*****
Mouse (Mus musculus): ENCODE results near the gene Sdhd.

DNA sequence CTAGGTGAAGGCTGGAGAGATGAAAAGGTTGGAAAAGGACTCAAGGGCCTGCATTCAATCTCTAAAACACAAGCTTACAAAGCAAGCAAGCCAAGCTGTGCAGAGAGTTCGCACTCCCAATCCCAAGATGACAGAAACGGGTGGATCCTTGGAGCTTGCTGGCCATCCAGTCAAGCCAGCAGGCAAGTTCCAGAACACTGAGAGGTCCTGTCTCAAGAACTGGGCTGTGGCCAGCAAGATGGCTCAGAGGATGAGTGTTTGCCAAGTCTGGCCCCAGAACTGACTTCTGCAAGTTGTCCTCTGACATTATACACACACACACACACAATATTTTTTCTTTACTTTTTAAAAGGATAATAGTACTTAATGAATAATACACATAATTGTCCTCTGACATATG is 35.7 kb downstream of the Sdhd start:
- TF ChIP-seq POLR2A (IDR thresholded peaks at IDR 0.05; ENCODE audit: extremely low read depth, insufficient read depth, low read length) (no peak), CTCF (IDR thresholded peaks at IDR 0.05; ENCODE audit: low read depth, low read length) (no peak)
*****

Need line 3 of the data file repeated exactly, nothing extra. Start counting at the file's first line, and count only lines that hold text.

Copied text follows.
- TF ChIP-seq POLR2A (IDR thresholded peaks at IDR 0.05; ENCODE audit: extremely low read depth, insufficient read depth, low read length) (no peak), CTCF (IDR thresholded peaks at IDR 0.05; ENCODE audit: low read depth, low read length) (no peak)